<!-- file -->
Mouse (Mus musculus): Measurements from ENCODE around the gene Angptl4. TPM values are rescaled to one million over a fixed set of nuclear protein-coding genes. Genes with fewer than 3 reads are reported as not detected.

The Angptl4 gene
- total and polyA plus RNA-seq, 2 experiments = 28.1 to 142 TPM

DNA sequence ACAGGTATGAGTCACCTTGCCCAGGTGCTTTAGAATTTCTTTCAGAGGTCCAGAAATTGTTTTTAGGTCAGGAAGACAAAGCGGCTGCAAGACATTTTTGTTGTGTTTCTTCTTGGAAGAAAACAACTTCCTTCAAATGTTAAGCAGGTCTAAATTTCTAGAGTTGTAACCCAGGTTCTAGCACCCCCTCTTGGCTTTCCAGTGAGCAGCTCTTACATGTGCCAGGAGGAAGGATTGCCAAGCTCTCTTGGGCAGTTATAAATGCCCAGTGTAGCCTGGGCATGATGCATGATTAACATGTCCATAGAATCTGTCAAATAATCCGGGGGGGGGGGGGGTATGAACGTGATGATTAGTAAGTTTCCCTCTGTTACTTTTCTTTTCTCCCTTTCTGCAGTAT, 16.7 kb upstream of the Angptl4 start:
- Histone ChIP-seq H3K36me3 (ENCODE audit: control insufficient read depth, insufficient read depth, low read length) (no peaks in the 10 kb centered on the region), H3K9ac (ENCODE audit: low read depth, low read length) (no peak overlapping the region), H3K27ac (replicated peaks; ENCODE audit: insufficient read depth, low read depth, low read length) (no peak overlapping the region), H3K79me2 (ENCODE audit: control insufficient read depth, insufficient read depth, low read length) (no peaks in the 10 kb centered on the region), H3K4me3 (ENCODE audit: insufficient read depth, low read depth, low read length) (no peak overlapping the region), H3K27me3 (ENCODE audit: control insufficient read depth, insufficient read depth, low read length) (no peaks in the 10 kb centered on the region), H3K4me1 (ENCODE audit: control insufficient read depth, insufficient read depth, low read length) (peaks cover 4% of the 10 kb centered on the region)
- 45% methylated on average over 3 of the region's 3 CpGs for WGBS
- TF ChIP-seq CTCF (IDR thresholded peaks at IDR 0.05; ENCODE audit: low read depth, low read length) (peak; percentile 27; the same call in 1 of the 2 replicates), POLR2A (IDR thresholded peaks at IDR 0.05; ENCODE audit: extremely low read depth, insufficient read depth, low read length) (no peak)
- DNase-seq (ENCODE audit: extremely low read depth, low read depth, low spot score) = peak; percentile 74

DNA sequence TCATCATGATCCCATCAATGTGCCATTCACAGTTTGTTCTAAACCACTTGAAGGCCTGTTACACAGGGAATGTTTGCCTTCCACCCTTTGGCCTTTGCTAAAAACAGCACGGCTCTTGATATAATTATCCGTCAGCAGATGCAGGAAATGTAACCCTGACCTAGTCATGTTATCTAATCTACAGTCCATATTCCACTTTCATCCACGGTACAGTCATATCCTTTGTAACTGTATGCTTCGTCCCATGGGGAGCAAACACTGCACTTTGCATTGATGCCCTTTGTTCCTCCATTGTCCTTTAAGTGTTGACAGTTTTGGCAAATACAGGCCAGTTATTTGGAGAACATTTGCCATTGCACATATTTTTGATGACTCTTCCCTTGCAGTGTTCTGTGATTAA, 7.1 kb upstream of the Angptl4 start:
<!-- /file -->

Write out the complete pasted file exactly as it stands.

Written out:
Mouse (Mus musculus): Measurements from ENCODE around the gene Angptl4. TPM values are rescaled to one million over a fixed set of nuclear protein-coding genes. Genes with fewer than 3 reads are reported as not detected.

The Angptl4 gene
- total and polyA plus RNA-seq, 2 experiments = 28.1 to 142 TPM

DNA sequence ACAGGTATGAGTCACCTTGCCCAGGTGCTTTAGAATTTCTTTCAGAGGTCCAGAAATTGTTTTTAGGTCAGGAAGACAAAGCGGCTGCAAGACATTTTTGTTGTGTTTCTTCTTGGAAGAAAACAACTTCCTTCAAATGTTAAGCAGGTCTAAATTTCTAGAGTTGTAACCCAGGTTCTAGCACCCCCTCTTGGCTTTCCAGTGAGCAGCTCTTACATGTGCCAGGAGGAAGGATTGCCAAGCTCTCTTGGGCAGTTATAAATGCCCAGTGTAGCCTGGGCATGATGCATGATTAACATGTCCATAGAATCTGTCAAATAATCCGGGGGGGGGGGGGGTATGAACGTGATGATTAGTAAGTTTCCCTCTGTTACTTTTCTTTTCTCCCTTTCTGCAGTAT, 16.7 kb upstream of the Angptl4 start:
- Histone ChIP-seq H3K36me3 (ENCODE audit: control insufficient read depth, insufficient read depth, low read length) (no peaks in the 10 kb centered on the region), H3K9ac (ENCODE audit: low read depth, low read length) (no peak overlapping the region), H3K27ac (replicated peaks; ENCODE audit: insufficient read depth, low read depth, low read length) (no peak overlapping the region), H3K79me2 (ENCODE audit: control insufficient read depth, insufficient read depth, low read length) (no peaks in the 10 kb centered on the region), H3K4me3 (ENCODE audit: insufficient read depth, low read depth, low read length) (no peak overlapping the region), H3K27me3 (ENCODE audit: control insufficient read depth, insufficient read depth, low read length) (no peaks in the 10 kb centered on the region), H3K4me1 (ENCODE audit: control insufficient read depth, insufficient read depth, low read length) (peaks cover 4% of the 10 kb centered on the region)
- 45% methylated on average over 3 of the region's 3 CpGs for WGBS
- TF ChIP-seq CTCF (IDR thresholded peaks at IDR 0.05; ENCODE audit: low read depth, low read length) (peak; percentile 27; the same call in 1 of the 2 replicates), POLR2A (IDR thresholded peaks at IDR 0.05; ENCODE audit: extremely low read depth, insufficient read depth, low read length) (no peak)
- DNase-seq (ENCODE audit: extremely low read depth, low read depth, low spot score) = peak; percentile 74

DNA sequence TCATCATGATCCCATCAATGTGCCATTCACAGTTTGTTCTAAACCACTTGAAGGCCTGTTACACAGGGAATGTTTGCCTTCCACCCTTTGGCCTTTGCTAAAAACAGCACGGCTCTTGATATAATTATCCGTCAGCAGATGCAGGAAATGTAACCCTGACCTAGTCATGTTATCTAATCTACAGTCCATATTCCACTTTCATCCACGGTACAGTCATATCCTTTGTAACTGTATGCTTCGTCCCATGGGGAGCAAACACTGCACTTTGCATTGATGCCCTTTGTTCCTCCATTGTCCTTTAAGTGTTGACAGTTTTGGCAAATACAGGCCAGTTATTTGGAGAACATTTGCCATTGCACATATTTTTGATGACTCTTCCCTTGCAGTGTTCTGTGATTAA, 7.1 kb upstream of the Angptl4 start: